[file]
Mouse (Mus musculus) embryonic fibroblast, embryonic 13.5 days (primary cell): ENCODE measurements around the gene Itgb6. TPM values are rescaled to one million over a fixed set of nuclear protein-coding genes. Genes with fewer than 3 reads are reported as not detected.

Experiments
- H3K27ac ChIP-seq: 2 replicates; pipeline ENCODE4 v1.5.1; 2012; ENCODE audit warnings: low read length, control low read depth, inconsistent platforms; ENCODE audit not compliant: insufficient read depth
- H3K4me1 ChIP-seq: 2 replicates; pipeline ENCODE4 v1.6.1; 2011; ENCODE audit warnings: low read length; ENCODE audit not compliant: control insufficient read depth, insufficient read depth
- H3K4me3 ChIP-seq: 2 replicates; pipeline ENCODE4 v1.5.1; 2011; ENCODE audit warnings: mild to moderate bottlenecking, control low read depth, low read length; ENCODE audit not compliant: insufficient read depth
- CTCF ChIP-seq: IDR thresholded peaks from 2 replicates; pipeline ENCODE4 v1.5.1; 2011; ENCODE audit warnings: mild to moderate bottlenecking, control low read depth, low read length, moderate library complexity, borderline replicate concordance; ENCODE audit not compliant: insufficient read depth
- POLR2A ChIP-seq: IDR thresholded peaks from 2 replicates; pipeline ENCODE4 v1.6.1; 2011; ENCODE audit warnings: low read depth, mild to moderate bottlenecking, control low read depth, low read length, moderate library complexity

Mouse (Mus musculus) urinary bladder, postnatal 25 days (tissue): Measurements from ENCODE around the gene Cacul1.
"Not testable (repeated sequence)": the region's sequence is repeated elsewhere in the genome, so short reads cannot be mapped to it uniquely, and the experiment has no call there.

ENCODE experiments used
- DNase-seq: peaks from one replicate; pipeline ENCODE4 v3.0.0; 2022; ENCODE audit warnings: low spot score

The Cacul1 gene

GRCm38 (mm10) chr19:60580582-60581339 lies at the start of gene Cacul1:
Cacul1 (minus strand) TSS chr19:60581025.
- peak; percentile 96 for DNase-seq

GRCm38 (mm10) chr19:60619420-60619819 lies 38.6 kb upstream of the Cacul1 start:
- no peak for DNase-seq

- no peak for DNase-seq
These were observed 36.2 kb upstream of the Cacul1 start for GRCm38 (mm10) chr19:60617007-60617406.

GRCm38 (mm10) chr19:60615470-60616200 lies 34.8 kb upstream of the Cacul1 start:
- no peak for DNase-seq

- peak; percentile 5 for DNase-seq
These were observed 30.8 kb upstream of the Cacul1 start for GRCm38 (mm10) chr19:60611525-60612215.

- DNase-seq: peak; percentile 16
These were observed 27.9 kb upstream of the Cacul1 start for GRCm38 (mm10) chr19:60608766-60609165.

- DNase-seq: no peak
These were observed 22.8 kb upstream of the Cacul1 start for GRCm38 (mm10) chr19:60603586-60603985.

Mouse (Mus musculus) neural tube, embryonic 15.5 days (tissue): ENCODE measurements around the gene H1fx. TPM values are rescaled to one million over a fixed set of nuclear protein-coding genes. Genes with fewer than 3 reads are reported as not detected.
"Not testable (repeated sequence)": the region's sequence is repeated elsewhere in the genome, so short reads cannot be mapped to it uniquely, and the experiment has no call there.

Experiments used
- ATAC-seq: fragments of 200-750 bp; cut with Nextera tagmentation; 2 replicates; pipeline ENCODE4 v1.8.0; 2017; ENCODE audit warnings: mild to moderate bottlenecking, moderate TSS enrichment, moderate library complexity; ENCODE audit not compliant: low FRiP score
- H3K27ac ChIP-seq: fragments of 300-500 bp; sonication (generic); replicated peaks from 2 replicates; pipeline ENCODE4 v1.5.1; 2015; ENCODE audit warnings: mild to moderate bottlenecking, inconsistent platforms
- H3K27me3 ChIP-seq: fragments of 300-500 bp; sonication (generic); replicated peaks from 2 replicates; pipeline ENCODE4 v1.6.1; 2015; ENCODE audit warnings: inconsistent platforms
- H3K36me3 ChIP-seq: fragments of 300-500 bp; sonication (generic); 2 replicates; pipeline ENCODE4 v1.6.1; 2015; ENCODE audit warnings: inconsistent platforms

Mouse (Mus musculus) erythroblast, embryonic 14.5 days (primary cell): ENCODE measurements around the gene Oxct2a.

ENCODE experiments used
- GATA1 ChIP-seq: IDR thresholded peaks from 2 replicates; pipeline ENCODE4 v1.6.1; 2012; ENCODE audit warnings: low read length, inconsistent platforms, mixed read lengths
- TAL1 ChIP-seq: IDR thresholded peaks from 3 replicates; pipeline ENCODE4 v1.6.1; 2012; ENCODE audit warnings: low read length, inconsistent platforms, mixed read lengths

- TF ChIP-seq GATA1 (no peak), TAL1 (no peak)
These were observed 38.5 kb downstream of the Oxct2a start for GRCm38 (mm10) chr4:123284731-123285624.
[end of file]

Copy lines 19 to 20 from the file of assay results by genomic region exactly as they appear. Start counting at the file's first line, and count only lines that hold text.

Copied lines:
These were observed 36.2 kb upstream of the Cacul1 start for GRCm38 (mm10) chr19:60617007-60617406.

GRCm38 (mm10) chr19:60615470-60616200 lies 34.8 kb upstream of the Cacul1 start: